Small Businesses Won't Hire Until the Government Has Their Back

A new Gallup poll released today casts some dark clouds over the relatively bright stream of economic data we've been getting for the past few months -- according to the poll, fully 85 percent of small businesses say they are not currently looking to hire any new employees.

The amazing thing is how completely consistent their reasons are for holding back on new hires: 71 percent say they are "worried revenues or sales won't justify adding new employees," 66 percent say they are "worried about the current status of the U.S. economy," and 53 percent say they are "worried about cash flow or the ability to make payroll."

Revenues, sales, cashflow, payroll -- these all point to one thing: suppressed consumer demand. But don't take my word for it, just ask small business owners themselves. Of the 15 percent of small businesses who said they are planning on making new hires, 64 percent of them attributed this to "increased consumer or business demand," which was the most frequently cited response along with "expanding business operations."

But what about tax cuts or hiring incentives, surely those could have some effect? Definitely -- for a grand total of 7 percent of small businesses. 

Basically this poll is another confirmation of what we've been saying for a long time now: We are not going to make a real dent in the unemployment rate without the aggressive stimulus measures that are needed to dramatically boost demand. And by now you are familiar with our line-up: a direct-hire public jobs program to get Americans working right away, funding for infrastructure to boost private investment, and a slew of reforms to make new jobs good jobs and put more money in workers' pockets to spend, like strengthening labor rights and raising the minimum wage.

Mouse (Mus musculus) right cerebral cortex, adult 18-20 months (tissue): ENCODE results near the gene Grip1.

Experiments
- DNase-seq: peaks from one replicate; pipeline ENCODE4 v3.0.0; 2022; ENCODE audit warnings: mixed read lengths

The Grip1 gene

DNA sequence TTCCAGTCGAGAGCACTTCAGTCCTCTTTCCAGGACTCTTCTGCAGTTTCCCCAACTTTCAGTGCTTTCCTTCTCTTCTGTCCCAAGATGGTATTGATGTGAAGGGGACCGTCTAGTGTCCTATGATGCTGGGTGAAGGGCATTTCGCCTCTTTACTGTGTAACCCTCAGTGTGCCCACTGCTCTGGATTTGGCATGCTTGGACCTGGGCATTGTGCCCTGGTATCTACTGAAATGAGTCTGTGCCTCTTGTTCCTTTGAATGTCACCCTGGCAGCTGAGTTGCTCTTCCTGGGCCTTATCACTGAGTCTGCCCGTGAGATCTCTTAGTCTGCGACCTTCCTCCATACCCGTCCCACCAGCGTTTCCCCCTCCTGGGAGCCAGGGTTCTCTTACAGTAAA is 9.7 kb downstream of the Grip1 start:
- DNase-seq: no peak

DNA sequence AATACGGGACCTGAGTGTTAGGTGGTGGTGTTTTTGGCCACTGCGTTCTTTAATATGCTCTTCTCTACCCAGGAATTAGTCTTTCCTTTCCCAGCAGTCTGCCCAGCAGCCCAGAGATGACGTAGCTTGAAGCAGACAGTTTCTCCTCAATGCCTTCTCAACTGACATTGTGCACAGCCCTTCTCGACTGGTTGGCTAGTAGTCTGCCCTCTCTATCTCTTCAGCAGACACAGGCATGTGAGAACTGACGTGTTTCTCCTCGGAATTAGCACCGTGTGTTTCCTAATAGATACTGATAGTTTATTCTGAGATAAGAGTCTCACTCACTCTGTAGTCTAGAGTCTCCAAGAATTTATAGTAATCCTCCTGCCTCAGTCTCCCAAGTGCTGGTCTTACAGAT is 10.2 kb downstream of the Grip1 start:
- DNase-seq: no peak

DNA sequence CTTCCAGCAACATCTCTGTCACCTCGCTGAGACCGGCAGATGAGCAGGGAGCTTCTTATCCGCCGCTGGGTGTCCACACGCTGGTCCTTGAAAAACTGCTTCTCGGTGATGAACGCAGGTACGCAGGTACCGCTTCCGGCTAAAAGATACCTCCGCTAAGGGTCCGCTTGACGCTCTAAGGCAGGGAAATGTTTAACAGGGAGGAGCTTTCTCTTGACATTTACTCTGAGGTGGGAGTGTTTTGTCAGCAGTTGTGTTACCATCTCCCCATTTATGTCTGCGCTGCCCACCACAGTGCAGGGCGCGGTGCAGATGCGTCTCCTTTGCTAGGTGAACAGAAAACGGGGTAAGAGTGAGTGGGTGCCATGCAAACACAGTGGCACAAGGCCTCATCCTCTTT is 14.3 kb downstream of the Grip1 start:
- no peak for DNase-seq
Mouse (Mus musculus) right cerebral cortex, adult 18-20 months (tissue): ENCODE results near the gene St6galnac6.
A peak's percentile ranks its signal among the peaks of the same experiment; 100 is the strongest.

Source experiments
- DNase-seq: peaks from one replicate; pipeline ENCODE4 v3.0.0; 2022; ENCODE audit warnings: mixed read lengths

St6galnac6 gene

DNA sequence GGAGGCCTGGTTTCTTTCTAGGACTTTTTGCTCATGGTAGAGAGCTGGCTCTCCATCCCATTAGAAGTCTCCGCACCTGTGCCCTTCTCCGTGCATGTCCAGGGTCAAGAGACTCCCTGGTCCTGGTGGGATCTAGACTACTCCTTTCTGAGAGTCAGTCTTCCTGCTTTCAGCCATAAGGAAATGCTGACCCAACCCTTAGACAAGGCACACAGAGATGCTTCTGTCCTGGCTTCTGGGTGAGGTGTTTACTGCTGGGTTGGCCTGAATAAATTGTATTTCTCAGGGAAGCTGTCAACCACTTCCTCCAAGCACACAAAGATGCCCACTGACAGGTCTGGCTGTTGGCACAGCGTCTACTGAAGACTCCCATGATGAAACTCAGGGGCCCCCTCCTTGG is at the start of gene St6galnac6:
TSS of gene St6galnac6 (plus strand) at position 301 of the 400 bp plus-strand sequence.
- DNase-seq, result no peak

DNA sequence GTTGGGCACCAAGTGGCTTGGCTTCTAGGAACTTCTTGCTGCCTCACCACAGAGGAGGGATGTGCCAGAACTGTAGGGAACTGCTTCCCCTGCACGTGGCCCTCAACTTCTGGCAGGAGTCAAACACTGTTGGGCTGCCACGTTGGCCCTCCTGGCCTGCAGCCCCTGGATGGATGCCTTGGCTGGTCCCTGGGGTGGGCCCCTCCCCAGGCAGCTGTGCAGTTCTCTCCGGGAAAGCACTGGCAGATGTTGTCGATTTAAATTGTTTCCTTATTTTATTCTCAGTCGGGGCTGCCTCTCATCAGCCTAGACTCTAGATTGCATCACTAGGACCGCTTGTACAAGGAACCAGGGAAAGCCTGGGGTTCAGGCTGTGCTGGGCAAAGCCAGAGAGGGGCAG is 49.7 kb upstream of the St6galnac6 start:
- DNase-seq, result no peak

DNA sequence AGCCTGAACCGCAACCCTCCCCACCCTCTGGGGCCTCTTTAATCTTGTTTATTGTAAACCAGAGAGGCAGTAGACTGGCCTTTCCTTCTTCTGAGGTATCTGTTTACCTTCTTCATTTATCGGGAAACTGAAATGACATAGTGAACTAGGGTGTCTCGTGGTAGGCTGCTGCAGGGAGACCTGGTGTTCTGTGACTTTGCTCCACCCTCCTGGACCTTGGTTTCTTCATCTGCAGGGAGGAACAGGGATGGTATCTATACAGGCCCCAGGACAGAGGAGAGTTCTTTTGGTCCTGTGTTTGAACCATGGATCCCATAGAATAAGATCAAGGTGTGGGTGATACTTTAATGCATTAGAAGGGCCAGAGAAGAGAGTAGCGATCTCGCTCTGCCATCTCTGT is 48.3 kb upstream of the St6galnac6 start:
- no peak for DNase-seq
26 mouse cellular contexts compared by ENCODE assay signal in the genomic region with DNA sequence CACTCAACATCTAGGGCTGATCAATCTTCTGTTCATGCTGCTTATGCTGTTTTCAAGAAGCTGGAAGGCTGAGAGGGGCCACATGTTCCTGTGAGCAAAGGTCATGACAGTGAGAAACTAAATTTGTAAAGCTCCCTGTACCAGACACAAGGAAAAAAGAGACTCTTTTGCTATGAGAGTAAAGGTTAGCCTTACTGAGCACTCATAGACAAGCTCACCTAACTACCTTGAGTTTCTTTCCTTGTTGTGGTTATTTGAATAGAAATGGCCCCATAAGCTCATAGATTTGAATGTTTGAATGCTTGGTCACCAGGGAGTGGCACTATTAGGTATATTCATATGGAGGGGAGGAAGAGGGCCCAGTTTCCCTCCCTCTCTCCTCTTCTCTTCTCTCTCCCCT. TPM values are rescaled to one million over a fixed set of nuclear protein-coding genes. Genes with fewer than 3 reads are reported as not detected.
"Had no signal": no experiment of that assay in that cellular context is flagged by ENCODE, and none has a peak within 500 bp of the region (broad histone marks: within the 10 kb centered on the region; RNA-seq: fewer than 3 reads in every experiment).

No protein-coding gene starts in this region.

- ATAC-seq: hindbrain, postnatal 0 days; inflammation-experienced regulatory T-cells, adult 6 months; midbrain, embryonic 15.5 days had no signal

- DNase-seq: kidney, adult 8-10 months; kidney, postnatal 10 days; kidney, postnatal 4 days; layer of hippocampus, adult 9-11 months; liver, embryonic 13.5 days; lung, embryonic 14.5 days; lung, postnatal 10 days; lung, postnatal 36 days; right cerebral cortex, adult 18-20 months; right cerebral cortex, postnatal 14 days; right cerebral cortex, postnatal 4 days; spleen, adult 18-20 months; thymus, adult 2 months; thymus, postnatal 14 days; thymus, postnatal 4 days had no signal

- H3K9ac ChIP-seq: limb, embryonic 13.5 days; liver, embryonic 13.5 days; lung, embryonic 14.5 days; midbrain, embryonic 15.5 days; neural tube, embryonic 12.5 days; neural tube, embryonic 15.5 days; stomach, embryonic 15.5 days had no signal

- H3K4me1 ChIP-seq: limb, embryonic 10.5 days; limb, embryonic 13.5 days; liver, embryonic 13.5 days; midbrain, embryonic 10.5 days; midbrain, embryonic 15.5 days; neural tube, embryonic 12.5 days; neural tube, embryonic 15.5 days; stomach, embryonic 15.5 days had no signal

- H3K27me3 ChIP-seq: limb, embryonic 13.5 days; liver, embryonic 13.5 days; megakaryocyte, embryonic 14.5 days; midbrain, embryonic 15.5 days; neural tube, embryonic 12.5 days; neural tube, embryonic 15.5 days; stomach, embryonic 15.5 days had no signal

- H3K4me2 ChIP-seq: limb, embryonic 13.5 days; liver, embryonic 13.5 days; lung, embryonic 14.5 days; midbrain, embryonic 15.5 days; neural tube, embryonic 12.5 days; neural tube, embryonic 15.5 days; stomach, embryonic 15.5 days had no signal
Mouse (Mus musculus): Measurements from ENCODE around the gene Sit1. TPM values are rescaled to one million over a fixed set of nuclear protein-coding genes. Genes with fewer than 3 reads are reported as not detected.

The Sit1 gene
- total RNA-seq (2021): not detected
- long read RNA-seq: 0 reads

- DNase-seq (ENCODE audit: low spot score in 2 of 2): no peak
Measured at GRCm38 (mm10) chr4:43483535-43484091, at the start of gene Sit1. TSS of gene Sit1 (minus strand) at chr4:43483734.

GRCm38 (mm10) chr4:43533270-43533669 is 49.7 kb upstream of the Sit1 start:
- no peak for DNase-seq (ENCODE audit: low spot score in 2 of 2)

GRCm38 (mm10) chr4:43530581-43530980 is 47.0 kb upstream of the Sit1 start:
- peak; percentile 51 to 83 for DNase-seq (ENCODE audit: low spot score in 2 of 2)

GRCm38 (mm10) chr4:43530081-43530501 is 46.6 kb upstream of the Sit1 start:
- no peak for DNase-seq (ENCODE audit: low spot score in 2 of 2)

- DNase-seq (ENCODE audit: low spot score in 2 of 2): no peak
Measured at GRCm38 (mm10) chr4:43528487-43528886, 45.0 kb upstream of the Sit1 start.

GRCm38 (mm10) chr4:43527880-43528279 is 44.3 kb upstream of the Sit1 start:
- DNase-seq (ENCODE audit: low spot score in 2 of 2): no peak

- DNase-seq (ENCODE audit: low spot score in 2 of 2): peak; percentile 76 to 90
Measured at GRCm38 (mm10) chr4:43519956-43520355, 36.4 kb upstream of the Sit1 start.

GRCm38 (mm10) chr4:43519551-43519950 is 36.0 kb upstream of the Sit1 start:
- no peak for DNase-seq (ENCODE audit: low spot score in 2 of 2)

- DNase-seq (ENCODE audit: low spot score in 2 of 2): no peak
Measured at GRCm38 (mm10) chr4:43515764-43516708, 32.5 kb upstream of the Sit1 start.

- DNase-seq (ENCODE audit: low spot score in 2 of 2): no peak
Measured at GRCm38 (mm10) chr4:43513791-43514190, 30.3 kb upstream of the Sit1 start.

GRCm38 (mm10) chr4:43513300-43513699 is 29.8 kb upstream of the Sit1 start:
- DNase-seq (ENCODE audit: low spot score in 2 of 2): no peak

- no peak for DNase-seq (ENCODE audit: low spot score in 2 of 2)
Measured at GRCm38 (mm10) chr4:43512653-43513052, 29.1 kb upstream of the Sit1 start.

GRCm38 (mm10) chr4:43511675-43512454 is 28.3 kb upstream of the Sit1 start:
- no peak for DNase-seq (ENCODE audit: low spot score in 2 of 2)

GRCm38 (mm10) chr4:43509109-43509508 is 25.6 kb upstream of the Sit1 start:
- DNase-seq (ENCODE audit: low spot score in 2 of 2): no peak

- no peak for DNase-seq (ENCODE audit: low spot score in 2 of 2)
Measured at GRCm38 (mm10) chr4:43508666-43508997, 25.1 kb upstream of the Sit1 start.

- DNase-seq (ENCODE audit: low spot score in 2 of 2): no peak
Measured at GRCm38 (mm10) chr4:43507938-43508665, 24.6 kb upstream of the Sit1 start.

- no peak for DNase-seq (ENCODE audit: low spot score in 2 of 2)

Unfortunately, it seems like we'll be spending the rest of the year debating about how much to cut from the budget rather than how much to invest in job creation, and folks on the right in particular are going to say that an austerity agenda is good for small businesses. Maybe they should actually talk to small businesses before they "defend" their interests.